Dr. Danielle de Jong is a new post-doctoral research fellow at Kewalo Marine Lab, working with Dr. Elaine Seaver. Dr. de Jong completed her Ph.D. on nervous system patterning genes in the coral Acropora millepora with Dr. David Miller at James Cook University in Townsville, Australia. Following an Alexander von Humboldt Post-Doctoral Fellowship with Dr. Bernd Schierwater working on the basal metazoan Tricoplax adhaerens, Dr. de Jong has joined the Seaver Lab to study mechanisms of regeneration using the polychaete annelid Capitella teleta. Specifically, she is interested in understanding how this marine worm regenerates its segments following amputation.
Regeneration is a very active field of study as understanding the molecular mechanisms of regeneration in various animal models potentially opens up many possibilities in the practice of regenerative medicine. The ability to regenerate tissues is present in many animal phyla to some degree. Yet exactly what mechanisms are involved, and why some animals are able to regenerate while others cannot, remains poorly understood.
"Where studied in model vertebrate and invertebrate systems, it has been shown that animals exhibit significant diversity in how they regenerate," notes Dr. de Jong. "So, studying organisms from many different phyla is extremely important in order to fully understand the evolution of regeneration, and add to our growing knowledge of how different systems are utilized in diverse animals".
Annelids, or segmented worms, are an excellent group in which to study regeneration. In general, they exhibit robust regenerative abilities following complete transverse amputation along the body. This provides an opportunity to study qualitative and quantitative variation in regenerative abilities within a group of closely related animals.
Previous work on regeneration following transverse amputation in Capitella has been limited to general observations of changes in morphology and gene expression, including a characterization of the well-conserved germ cell gene piwi. However, regeneration in Capitella has not been characterized in detail at the molecular and cellular level, which is just what Dr. de Jong intends to do.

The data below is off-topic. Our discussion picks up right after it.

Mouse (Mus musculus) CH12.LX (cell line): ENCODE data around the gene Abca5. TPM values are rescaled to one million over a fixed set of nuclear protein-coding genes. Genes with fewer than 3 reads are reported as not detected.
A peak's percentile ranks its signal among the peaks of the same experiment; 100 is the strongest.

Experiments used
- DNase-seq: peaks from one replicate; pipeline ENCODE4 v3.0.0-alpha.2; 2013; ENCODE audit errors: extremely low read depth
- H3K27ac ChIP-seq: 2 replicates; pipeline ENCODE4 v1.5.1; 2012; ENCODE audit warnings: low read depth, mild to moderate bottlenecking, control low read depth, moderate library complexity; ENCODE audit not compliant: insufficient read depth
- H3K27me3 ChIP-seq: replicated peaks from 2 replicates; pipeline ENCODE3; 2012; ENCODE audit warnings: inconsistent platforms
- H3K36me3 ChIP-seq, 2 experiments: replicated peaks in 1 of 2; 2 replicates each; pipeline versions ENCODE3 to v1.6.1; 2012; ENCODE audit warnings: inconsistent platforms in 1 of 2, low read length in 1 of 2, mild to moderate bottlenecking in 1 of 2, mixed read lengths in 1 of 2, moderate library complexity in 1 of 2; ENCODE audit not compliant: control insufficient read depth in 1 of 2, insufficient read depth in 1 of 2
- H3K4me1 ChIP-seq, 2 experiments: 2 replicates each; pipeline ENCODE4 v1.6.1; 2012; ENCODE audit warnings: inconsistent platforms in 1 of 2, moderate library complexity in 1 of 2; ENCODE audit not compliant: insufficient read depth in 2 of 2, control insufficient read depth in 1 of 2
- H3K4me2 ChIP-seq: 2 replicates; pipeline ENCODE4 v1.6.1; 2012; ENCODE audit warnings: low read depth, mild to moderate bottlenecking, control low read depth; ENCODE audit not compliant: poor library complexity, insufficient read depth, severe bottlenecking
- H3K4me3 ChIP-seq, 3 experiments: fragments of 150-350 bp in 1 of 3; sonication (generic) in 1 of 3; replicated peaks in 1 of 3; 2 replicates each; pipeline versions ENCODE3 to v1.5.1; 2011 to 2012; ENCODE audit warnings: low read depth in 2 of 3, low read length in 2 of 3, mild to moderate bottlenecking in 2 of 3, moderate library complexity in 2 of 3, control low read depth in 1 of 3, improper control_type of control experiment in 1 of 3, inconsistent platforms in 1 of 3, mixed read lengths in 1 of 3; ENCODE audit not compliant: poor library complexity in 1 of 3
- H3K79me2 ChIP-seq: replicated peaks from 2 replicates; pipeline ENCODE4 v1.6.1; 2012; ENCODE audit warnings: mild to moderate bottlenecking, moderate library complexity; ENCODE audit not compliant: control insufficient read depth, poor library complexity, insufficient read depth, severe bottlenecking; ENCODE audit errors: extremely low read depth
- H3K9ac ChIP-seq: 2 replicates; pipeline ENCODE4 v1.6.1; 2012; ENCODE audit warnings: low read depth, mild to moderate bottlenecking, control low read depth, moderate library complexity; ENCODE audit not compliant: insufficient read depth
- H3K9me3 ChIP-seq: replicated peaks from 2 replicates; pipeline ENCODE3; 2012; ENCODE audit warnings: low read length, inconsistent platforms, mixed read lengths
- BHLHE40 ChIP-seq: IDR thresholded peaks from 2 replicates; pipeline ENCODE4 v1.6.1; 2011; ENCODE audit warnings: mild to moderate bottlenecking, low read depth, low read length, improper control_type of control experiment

"For my research, I'll be initiating a more in-depth analysis of regeneration in Capitella early juveniles, approximately 2 weeks following metamorphosis from a swimming larva," explains Dr. de Jong. "This will initially involve basic observations on the re-formation of various structures and tissues and body re-patterning over time using techniques of antibody and RNA in situ hybridization staining".
As a first step, this work will help to elucidate the genes and molecular networks involved in rebuilding a body region following amputation. Another important question that needs to be addressed is the origin of the new tissue. Where does the tissue for the regenerating segments come from? There are two possible sources for the new segments – either from existing tissue, through mechanisms of dedifferentiation or transdifferentiation of cells, or from a group of resident 'stem-cells' within the animal, which migrate to the site of the wound and proliferate to provide additional cells with which to re-build the body.
"In order to begin to answer some of these questions, I am attempting to track cells and their movements within regenerating animals by labelling specific precursor cells with DiI, a fluorescent dye, in the early embryo and following these through to the juvenile stages", says Dr. de Jong.
In addition to labelling precursor cells, Dr. de Jong would also like to label specific cells by injecting DNA constructs containing short regions of DNA that control gene expression (promoter fragments) linked to a fluorescent reporter protein (e.g.., GFP) into developing worm embryos. These types of experiments will allow her decipher if particular genes, such as the germ cell markers piwi, vasa, and nanos, are involved in the wound healing and regeneration response and whether this mechanism involves actual cell migration, or just 'switching on' these genes in the regenerating tissue.
Dr. de Jong's research background is diverse - including work on corals, Trichoplax, and vertebrate heart development - but her true interests lie in evolutionary developmental biology, which is what led her here to Kewalo Marine Lab.
"While I appreciated the opportunity to learn about the field of medical genetics and vertebrate model systems, what I realized was that my real passion is in trying to answer basic questions about how animals have evolved. What is it that makes each animal different, and what broad similarities exist which can help us understand what the first multicellular animal may have looked like?"
"I am extremely lucky to be able to follow these questions in beautiful Hawaii in such a supportive and happy environment as Kewalo Marine Lab, and look forward to making some significant inroads in the field of regenerative biology".